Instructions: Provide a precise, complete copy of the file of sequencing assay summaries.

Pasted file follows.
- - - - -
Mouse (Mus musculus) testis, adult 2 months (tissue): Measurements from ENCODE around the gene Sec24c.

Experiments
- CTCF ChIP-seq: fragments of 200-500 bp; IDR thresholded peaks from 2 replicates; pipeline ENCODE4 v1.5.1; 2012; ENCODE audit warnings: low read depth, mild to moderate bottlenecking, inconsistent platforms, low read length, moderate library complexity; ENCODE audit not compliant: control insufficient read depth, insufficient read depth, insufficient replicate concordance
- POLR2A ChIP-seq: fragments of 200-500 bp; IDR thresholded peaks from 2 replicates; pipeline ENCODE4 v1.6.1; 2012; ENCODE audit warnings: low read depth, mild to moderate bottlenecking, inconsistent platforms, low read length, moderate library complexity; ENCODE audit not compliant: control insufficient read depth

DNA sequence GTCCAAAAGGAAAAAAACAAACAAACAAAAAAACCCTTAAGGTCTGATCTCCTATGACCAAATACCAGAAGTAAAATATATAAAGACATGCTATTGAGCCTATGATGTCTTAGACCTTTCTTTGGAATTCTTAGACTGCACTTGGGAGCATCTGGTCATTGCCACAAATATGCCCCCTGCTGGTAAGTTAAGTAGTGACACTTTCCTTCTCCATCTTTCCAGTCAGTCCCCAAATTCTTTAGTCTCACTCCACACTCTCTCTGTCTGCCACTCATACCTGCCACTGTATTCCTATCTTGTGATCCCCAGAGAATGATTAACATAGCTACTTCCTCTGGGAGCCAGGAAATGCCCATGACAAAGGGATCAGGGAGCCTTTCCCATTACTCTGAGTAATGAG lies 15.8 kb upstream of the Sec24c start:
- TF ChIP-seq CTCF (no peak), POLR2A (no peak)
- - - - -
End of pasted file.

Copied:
Mouse (Mus musculus) testis, adult 2 months (tissue): Measurements from ENCODE around the gene Sec24c.

Experiments
- CTCF ChIP-seq: fragments of 200-500 bp; IDR thresholded peaks from 2 replicates; pipeline ENCODE4 v1.5.1; 2012; ENCODE audit warnings: low read depth, mild to moderate bottlenecking, inconsistent platforms, low read length, moderate library complexity; ENCODE audit not compliant: control insufficient read depth, insufficient read depth, insufficient replicate concordance
- POLR2A ChIP-seq: fragments of 200-500 bp; IDR thresholded peaks from 2 replicates; pipeline ENCODE4 v1.6.1; 2012; ENCODE audit warnings: low read depth, mild to moderate bottlenecking, inconsistent platforms, low read length, moderate library complexity; ENCODE audit not compliant: control insufficient read depth

DNA sequence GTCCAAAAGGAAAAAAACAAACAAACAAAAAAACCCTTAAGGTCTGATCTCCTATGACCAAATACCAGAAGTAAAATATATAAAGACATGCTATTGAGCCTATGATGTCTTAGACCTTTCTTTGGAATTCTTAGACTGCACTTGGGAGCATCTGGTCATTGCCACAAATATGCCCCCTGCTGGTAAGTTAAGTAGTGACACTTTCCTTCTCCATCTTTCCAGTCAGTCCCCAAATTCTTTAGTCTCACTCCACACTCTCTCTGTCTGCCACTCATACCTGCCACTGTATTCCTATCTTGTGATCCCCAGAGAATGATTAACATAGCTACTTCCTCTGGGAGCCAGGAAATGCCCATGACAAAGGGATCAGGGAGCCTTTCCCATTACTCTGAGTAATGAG lies 15.8 kb upstream of the Sec24c start:
- TF ChIP-seq CTCF (no peak), POLR2A (no peak)